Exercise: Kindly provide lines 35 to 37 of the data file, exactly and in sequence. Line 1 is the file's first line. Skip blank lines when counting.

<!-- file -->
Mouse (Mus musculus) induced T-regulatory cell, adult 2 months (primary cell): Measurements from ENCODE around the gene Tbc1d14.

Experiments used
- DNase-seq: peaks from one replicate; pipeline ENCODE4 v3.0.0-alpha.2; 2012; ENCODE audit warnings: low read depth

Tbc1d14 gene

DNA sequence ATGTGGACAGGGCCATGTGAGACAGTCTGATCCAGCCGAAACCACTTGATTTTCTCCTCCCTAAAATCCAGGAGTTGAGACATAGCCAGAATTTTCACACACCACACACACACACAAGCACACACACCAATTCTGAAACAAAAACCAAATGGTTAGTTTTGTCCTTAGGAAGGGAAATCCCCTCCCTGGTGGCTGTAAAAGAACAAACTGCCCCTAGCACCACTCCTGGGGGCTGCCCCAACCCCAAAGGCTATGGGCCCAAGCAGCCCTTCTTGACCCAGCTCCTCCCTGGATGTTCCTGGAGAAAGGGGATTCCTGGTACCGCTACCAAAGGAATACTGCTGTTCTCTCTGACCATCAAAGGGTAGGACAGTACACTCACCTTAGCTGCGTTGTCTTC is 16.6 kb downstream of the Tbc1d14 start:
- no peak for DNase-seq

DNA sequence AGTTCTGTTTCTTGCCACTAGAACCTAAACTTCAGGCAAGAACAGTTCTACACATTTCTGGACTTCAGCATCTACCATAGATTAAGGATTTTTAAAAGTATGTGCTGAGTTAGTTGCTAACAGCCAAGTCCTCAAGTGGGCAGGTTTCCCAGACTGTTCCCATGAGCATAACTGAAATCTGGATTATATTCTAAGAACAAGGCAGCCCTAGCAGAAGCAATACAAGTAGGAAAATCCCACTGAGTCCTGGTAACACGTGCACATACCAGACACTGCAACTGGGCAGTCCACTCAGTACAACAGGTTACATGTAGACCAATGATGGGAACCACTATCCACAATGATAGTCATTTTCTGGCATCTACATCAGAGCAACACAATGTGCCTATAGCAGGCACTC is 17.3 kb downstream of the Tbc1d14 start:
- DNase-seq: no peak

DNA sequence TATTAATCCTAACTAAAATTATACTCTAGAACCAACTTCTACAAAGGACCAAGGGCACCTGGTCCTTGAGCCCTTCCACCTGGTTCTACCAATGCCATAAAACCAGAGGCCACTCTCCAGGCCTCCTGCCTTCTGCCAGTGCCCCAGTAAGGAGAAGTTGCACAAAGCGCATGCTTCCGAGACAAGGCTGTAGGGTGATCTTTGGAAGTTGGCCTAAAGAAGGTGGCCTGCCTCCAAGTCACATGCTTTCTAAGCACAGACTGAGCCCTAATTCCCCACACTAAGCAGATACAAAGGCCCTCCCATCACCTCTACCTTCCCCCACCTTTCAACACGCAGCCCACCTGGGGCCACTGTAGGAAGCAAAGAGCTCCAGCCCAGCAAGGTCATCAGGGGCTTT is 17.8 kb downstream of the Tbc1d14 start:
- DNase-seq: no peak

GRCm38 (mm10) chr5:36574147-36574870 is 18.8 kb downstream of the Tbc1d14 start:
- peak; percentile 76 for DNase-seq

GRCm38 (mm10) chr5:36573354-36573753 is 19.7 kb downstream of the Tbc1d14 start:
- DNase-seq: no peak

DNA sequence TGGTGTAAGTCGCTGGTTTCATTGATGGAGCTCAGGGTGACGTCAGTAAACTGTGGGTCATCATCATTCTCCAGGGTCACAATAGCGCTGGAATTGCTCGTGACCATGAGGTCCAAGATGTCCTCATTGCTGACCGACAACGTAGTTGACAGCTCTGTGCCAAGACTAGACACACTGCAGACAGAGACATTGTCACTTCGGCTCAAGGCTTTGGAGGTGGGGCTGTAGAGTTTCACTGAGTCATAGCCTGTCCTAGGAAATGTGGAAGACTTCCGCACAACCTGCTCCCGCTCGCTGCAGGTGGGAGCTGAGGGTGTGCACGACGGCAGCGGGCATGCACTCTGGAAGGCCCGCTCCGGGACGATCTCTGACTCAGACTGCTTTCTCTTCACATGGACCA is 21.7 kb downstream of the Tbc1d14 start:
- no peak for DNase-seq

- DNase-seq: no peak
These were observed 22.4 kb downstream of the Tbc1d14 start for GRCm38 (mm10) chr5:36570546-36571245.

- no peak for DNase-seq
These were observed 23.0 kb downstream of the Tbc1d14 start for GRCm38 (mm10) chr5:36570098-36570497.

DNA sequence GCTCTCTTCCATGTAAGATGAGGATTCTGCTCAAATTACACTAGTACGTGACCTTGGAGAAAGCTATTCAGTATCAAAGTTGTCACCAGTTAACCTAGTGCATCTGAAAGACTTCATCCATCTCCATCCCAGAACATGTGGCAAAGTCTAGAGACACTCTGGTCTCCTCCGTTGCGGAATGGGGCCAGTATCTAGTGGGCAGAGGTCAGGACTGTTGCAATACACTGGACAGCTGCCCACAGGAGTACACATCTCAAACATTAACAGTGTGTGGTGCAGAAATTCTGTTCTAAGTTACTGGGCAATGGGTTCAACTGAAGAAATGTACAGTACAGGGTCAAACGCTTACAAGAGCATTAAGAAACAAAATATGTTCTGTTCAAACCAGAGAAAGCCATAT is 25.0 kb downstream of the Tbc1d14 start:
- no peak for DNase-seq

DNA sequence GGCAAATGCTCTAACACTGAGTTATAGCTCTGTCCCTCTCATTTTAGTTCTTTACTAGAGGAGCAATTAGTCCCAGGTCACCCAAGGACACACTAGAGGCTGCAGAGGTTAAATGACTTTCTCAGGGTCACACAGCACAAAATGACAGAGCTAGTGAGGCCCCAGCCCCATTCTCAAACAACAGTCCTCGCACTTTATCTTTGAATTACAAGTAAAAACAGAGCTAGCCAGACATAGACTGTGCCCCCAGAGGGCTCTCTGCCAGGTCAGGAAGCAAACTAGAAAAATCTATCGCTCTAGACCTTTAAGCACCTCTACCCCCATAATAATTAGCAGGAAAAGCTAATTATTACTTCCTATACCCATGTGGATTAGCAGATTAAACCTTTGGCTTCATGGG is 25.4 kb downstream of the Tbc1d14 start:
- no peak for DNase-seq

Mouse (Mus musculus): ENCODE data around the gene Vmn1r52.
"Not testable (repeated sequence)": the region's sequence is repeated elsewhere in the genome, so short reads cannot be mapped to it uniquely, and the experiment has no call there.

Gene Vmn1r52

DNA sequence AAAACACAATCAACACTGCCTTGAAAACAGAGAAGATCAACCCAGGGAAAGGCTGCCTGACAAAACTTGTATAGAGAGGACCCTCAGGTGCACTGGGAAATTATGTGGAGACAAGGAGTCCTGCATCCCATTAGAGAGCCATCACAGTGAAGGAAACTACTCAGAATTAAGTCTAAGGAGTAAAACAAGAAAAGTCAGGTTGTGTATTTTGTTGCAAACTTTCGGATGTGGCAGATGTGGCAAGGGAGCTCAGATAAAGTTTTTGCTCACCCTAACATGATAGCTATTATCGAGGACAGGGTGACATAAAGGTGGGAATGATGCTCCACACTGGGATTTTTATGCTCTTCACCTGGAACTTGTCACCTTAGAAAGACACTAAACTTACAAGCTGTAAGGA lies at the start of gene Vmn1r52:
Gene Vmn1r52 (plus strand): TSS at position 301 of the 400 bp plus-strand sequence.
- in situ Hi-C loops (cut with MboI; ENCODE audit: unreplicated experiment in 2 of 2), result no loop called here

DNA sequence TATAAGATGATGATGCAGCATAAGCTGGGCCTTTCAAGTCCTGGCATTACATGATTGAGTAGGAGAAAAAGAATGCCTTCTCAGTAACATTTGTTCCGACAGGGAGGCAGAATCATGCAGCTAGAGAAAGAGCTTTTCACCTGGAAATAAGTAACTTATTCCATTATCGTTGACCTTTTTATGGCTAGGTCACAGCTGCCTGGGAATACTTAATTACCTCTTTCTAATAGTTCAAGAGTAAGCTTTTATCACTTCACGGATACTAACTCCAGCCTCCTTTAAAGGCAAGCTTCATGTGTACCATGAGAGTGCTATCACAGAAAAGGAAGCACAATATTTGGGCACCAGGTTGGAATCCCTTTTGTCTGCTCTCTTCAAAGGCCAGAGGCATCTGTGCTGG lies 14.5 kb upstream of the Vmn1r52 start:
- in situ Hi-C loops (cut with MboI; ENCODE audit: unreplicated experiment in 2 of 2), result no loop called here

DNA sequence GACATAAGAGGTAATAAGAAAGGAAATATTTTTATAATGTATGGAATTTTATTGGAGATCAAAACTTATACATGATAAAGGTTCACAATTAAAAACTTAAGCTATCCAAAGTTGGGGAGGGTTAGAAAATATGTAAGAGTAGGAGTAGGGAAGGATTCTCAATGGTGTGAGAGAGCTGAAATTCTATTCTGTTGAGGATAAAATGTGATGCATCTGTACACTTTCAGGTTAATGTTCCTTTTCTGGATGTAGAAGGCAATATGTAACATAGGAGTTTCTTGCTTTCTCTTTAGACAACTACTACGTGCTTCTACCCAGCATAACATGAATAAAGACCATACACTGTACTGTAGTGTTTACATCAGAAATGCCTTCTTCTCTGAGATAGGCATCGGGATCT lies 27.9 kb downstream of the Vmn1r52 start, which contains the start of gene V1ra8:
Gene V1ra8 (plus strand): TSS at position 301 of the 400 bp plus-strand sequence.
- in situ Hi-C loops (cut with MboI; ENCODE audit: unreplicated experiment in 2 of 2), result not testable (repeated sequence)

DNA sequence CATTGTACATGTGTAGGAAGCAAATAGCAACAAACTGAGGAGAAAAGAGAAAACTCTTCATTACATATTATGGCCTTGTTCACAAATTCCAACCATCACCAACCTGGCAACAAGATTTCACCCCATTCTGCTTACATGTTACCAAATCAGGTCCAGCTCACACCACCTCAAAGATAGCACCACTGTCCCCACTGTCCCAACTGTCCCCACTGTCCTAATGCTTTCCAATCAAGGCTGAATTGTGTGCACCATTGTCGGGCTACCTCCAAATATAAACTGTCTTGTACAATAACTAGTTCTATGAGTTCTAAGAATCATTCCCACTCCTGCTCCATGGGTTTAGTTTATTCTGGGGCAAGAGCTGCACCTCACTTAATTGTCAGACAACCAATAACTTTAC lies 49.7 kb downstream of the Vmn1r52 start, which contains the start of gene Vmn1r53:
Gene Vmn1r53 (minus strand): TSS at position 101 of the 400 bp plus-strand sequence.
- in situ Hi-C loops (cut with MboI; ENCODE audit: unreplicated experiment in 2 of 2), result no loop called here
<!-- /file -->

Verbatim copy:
- in situ Hi-C loops (cut with MboI; ENCODE audit: unreplicated experiment in 2 of 2), result not testable (repeated sequence)

DNA sequence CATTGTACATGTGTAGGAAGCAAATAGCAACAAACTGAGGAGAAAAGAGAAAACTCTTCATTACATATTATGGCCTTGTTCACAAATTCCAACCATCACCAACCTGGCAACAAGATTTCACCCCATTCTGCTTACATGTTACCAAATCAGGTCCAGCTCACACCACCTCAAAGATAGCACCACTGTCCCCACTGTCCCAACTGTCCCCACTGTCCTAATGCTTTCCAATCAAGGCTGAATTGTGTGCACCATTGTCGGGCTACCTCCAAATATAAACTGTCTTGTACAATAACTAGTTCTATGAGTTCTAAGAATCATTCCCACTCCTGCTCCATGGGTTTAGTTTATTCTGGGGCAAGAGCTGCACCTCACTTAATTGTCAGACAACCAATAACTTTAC lies 49.7 kb downstream of the Vmn1r52 start, which contains the start of gene Vmn1r53:
Gene Vmn1r53 (minus strand): TSS at position 101 of the 400 bp plus-strand sequence.